Creeslough does Troy

Book review by James McCaughey

Daniel Kelly. The Fall of the Phoenix. Olympia Publishers. 2018. 244 pp

ISBN: ISBN : 978-1-78830-195-4

RRP:  $16.771532075914956cda73ac5e639666744d01efdc5873.jpg

 

As many of us may know, the Iliad, Homer’s great poem about the fall of Troy, stops short of the fall of that city.

Well short.

It ends with the death of Hector who, in Homer’s telling of the myth, embodies the city and represents its life, and therefore his death presages that of the city.

Everything that happens after it will be just the spelling out of the implications of his death, which, in a sense, readers already know.

So Homer does not go there.

This has not prevented many poets, writers and storytellers moving into terrain from which he withdrew – filling out those events about which Homer has remained silent and inviting us to experience them.

(Homer himself did visit in his great sequel, The Odyssey. Odysseus is being entertained by the Phaiacians on his journey home and the singer-poet Demodocus enters the feast; Odysseus requests that he sing the tale of the sack of Troy, starting from the moment that the Greeks lurk within the Wooden Horse, about to issue forth and pillage the city.

This draws us into the zone about which Homer in his first poem held back, the sack of the city, that archetypal and all too real catastrophe that threatened all in the ancient world – the consequences of which we have seen played out in terrifying detail in recent times in Iraq and Syria).

Other poets followed; notably the playwright Euripides, who imagines the moment after the fall of the city, when the Trojan women are herded into the ships to face a life of slavery and all that it connotes. He staged that play in the very year that his audience, the Athenian people, had mounted a huge expedition to sack the city of Melos.

Then, after Euripides, other writers gratified mankind’s endless appetite for romance, working out who married whom among those who survived the war.

Enter this terrain a new writer, Daniel Kelly, fresh from Creeslough in Co Donegal, as fresh as the bread he used to bake in the first of his careers.

Now a writer. And a good one too. Fearless, imaginative and eloquent, with an unshakeable faith that he can enter this ancient terrain and re-imagine it, create from it a vivid presence and invite us to inhabit it.

Kelly starts where Homer – almost – ends with the great combat between Achilles, the greatest Greek hero, and Hector, hero of the besieged city. Or rather the non-contest. In the well-known scandal of the Iliad, Hector does not hold his ground, but flees around the walls of Troy.

Not in Kelly’s version.

With a splendid act of re-imagination he surrounds both heroes with a ring of fire so that neither can escape or have a future, but must slog it out till one man dies.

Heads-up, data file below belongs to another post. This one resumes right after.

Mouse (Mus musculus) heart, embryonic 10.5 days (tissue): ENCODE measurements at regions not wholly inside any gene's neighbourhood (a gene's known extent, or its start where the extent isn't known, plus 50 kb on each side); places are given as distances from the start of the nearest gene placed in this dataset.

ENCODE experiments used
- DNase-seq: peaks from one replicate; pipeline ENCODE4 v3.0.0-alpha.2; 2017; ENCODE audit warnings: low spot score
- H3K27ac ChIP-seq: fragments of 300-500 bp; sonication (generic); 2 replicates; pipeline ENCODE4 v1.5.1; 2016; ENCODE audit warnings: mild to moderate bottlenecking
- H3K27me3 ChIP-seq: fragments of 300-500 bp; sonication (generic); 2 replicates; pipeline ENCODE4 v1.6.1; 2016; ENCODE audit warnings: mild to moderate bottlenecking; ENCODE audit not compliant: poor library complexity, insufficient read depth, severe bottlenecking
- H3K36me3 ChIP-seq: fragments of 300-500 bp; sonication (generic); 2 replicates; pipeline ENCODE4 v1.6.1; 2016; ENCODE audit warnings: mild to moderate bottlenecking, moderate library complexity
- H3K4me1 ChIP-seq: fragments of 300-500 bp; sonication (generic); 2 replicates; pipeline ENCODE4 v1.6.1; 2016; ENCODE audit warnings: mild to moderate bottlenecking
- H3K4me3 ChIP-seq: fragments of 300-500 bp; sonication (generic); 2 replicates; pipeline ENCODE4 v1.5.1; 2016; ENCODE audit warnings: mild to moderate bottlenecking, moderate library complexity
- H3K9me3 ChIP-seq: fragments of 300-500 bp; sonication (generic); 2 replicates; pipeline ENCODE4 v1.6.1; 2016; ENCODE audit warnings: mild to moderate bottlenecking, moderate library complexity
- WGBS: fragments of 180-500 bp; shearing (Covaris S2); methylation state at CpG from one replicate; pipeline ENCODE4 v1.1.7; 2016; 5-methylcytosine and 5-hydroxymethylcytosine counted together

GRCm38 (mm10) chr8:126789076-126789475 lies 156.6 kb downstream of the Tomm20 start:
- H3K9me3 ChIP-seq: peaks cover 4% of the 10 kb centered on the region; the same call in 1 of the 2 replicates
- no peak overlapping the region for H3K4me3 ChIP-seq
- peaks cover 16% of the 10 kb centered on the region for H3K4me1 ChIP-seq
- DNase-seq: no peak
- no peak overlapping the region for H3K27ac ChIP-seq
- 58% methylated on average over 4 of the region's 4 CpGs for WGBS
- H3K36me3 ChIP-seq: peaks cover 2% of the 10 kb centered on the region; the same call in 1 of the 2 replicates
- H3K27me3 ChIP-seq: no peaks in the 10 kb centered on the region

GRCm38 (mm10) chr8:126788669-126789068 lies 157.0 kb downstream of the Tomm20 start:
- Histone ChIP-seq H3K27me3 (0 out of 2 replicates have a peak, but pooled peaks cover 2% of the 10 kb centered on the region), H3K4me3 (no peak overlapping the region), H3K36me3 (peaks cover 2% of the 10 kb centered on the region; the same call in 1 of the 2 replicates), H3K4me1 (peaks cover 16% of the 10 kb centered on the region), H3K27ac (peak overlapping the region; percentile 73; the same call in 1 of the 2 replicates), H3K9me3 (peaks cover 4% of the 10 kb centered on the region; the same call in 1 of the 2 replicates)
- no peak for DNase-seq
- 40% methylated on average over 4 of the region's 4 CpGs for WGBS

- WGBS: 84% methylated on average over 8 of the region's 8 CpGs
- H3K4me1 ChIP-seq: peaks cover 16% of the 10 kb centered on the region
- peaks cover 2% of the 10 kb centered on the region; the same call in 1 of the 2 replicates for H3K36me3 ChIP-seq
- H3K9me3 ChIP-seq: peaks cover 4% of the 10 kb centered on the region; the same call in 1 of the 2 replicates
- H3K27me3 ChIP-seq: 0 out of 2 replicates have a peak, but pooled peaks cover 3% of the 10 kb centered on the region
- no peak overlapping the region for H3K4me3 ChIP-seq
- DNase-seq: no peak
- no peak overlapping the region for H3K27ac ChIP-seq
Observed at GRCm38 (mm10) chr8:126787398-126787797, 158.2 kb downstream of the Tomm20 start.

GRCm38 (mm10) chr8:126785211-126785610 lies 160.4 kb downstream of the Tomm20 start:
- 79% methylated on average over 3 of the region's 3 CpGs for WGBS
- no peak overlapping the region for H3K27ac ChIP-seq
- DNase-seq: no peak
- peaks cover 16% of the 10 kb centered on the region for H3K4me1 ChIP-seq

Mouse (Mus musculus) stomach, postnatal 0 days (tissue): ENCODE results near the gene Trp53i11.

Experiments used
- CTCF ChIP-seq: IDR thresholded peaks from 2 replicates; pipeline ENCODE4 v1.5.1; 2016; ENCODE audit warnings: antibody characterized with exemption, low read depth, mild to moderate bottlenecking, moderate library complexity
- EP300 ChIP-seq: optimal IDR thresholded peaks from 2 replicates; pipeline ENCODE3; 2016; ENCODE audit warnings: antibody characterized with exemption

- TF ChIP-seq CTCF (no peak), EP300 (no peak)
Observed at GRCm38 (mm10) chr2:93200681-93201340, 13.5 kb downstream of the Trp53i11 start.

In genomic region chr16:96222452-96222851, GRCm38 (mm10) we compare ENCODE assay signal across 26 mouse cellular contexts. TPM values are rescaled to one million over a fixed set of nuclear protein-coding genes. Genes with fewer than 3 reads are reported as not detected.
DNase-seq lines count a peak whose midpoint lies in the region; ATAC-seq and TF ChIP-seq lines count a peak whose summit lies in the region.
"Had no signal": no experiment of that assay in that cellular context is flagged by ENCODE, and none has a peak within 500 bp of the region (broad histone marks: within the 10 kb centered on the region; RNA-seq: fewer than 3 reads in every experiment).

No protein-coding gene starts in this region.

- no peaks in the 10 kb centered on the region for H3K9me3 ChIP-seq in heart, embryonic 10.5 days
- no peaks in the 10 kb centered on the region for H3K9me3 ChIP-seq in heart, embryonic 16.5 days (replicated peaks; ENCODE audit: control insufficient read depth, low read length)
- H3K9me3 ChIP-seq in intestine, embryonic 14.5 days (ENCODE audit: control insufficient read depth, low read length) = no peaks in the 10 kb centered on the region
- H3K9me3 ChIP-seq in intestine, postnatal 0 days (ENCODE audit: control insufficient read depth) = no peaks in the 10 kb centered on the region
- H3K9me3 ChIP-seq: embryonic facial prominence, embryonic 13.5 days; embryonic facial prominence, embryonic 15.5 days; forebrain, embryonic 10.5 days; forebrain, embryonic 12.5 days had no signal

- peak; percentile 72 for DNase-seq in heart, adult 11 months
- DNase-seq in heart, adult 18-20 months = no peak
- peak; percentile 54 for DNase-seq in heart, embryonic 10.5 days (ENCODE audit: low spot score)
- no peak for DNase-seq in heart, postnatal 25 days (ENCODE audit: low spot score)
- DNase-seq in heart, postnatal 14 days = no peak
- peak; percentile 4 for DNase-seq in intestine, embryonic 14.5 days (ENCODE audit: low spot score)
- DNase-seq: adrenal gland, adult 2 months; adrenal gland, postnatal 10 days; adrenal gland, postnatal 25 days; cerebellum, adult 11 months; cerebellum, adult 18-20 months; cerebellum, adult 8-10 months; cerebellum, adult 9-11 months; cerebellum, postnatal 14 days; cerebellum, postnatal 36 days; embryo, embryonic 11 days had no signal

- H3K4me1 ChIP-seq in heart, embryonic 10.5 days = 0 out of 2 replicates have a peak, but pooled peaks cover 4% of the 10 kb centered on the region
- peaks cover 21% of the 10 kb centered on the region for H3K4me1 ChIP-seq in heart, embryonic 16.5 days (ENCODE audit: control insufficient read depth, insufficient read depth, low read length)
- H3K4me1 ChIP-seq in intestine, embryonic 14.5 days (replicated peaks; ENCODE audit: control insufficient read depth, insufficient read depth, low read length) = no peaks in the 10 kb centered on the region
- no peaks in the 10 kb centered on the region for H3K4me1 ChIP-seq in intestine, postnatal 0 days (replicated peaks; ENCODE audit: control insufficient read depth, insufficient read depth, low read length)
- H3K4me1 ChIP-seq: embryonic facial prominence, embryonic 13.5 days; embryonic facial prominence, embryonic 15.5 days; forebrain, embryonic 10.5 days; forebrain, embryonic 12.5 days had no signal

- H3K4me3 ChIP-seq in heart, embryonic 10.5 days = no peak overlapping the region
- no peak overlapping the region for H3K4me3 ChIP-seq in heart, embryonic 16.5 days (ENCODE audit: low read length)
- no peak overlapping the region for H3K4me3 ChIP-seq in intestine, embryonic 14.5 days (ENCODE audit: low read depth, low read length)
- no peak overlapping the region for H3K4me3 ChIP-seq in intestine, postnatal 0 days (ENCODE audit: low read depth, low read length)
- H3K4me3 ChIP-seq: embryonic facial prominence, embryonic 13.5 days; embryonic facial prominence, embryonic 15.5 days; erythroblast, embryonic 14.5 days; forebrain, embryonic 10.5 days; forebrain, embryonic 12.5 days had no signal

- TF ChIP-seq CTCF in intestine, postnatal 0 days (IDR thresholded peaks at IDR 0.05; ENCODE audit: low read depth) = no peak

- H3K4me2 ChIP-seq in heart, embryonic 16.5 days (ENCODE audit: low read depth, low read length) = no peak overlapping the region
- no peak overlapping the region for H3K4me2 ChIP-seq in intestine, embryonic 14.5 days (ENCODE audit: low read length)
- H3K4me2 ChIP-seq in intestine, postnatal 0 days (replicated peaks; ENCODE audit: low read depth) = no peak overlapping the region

Here and throughout the novel, he recreates the ancient battle narrative with originality, passion and fearlessness – and a great eye for detail.

For the modern reader of Homer, reading battle narratives can be a challenge. They are a genre Homer’s audience knew well and in which they can follow his every move. For us it is more difficult.

Not when we are in Mr Kelly’s hands.

He enters this terrain with a gleeful energy and vivid imagination, drawing the modern reader to a place where he or she can inhabit those ancient contests.

Starting from there, he gives himself a splendid, almost scary, freedom with his wider narrative, changing the sides on which some of his leading characters fight – can you imagine a greater transgression than that? – and uses that freedom to carry us into the chaos and unpredictability of a city awaiting its fall.

We are, like the inhabitants of that city, uncertain what will happen next.

Perhaps not every reader will recognise all these bold transgressions. Perhaps it does not matter. The foreground of the writing is so vivid and energetic, the detail of its telling looms so large that it becomes a sufficient world, dazzling and ever-changing.

Will all readers, absorbed in that detail, always know just where the wider narrative is heading? I sometimes found it a little difficult to know myself.

But great fun was had along the way.

Add the pleasure of encountering a gifted new writer.

James McCaughey did his graduate work in Classical Greek at the University of Dublin. He has taught at Princeton and Bryn Mawr in the USA and at the University of Melbourne and Deakin in Australia. He is currently writing and performing a series called Homer Prepares –  re-enacting the twenty four books of The Iliad

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